leadership case study (easy) ( need 4 paraphrase)

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Hi, I need someone do this easy case study for me and give another 3 parphrase for it. so it's gona be 4 cases with the 3 paraphrasing



The Hyundai case can be found on pp. 100-115. The FIVE (5) case questions can be found on page 115.


Hyundai Elantra

Grading Rubric for QuestionsOn Late Submissions: If the assignment is turned in late, which means during class or after class, the questions will be graded according to the rubric below and then half of the points will be subtracted from the grade. For example, if you would have earned 3/3 on the questions; once the assignment is late, your score will be 1.5/3.
0 pointsNot answered at all and if answered, answered with a phrase or a couple words.
0.25 pointsThe question is not completely answered. Minimal answer with one complete sentence. Does not state complete facts from the case or only states beliefs.
0.5 pointsOnly a part of the question is answered. This part is a good answer which uses facts from the case as well as an informed opinion based on those facts.
0.75 points

1.Part of the question is completely answered. This part is a good answer which uses facts from the case as well as an informed opinion based on those facts.

2.The other part of the question is not completely answered. The answer is minimal with one complete sentence. This part of the answer does not state complete facts from the case and/or only states unsupported belief or opinion.

1.0 point

In order to receive full credit for this question, both parts of the question must be completely answered with facts from the case as well as a logical opinion based on those facts. In addition, if outside information from the Net is researched and used, this is an added benefit to create a superlative answer.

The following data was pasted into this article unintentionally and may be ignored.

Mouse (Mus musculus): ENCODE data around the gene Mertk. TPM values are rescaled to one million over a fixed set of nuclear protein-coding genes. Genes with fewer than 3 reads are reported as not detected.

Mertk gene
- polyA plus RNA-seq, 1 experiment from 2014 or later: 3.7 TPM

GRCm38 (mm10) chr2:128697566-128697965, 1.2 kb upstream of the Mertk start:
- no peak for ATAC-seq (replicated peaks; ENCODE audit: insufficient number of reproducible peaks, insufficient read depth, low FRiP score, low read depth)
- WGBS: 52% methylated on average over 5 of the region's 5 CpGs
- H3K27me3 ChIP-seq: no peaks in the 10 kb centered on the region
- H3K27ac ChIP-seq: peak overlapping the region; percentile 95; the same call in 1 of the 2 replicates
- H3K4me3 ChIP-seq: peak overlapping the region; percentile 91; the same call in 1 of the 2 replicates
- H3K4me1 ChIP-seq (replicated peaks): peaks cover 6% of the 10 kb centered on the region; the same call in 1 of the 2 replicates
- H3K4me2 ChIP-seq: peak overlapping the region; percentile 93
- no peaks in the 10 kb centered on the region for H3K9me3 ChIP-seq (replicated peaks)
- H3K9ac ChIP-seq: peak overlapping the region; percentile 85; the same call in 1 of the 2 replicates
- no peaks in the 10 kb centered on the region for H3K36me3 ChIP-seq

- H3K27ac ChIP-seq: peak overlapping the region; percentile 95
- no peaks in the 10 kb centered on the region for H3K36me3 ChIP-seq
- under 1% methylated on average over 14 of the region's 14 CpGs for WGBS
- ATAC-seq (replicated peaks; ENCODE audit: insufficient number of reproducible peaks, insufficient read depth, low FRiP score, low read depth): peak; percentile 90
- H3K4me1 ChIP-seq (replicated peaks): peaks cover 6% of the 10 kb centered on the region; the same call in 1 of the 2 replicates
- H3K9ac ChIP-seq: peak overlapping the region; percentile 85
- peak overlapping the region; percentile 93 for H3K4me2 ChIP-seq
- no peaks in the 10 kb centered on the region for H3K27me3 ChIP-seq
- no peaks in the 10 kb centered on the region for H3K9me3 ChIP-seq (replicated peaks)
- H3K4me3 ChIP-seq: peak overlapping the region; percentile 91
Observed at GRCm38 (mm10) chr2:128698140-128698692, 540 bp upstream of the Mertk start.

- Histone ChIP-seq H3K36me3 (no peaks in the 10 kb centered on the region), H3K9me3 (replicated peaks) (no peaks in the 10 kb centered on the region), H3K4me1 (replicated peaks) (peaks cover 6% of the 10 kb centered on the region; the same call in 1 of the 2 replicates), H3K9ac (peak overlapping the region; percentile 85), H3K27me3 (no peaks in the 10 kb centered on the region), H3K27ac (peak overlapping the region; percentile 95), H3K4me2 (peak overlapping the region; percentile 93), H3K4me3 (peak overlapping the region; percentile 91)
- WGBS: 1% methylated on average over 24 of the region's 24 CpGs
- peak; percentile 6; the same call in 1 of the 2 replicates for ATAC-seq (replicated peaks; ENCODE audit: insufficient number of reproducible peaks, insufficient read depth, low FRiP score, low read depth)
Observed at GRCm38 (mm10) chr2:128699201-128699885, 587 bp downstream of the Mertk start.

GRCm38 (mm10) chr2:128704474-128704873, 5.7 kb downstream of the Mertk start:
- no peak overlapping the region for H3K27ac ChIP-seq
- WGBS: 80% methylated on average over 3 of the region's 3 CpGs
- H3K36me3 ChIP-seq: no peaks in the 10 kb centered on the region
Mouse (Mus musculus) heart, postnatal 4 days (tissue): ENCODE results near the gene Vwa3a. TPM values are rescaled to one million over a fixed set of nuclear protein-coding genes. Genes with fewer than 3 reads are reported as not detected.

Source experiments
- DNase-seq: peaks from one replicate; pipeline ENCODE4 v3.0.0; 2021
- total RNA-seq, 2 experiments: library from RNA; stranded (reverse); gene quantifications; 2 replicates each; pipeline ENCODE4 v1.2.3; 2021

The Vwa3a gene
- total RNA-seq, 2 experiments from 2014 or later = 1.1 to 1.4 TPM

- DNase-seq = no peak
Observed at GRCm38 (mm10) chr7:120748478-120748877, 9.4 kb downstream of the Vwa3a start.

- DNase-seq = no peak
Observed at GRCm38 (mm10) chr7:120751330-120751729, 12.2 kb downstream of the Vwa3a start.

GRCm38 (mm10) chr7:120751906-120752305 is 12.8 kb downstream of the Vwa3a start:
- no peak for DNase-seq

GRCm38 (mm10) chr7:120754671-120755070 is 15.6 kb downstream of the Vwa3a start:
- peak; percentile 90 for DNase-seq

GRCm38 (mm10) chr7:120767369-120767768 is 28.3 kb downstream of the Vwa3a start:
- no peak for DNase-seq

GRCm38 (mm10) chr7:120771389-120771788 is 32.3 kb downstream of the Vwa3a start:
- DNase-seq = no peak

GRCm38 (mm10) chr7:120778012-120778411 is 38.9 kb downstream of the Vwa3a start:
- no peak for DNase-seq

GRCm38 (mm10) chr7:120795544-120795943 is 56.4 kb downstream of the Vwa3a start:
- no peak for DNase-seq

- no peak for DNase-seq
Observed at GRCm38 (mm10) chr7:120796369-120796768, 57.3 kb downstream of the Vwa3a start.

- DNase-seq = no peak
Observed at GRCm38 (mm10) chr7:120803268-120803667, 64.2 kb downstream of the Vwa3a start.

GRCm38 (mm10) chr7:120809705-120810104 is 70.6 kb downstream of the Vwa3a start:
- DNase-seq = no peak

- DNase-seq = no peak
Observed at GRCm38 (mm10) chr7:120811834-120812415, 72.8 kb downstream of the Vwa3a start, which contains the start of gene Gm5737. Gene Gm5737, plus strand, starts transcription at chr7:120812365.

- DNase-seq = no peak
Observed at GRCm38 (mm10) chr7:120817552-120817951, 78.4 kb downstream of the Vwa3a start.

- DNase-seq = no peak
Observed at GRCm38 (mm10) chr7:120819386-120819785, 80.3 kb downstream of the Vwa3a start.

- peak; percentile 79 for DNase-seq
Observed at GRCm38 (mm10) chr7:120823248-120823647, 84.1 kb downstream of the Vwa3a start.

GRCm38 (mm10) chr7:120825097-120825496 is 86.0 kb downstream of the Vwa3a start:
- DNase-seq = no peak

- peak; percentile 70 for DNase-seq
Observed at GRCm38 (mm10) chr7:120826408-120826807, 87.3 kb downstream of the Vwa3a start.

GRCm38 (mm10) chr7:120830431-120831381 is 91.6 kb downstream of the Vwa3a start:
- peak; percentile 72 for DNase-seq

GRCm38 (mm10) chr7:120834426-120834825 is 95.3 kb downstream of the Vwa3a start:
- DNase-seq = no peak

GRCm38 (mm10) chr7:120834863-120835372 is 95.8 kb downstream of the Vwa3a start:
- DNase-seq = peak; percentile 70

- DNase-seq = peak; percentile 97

1. What are the roles of comparative and competitive advantages in

Hyundai’s success? Illustrate your

answers by providing specific

examples of natural and acquired

advantages that Hyun

dai employs to

succeed in the global car industry.

2. In terms of factor proportions

theory, what a

bundant factors does

Hyundai leverage in its worldwide

operations? Provi

de examples and

explain how Hyundai exemplifie

s the theory. In what ways does

Hyundai’s success contradict the theory? Justify your answer.

3. Discuss Hyundai and its position in t

he global car industry in terms of

the determinants of national competiti

ve advantage. What is the role of

demand conditions; factor conditions;

related and supporting industries;

and firm strategy, structure, and ri

valry to Hyundai’s international

success?

4. The Korean government has

been instrumental to Hyundai’s

success. In terms of national indus

trial policy, what has the government

done to support Hyundai? What can the government do to encourage

future success at Hyundai? What can

the government in your country

do to support development or mai

ntenance of a strong auto industry?

5. Consistent with Dunning’s Eclectic Paradigm, describe the

ownership-specific advantages, location-specific advantages,

and internalization advantages hel

d by Hyundai. Which of these

advantages do you believe has been mo

st instrumental to the firm’s

success? Justify your answer.